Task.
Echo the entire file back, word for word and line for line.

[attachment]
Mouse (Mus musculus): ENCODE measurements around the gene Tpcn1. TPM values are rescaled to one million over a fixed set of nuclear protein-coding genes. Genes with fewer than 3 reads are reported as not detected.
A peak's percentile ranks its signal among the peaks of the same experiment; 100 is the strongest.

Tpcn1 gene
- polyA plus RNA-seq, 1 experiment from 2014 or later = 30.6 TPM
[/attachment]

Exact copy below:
Mouse (Mus musculus): ENCODE measurements around the gene Tpcn1. TPM values are rescaled to one million over a fixed set of nuclear protein-coding genes. Genes with fewer than 3 reads are reported as not detected.
A peak's percentile ranks its signal among the peaks of the same experiment; 100 is the strongest.

Tpcn1 gene
- polyA plus RNA-seq, 1 experiment from 2014 or later = 30.6 TPM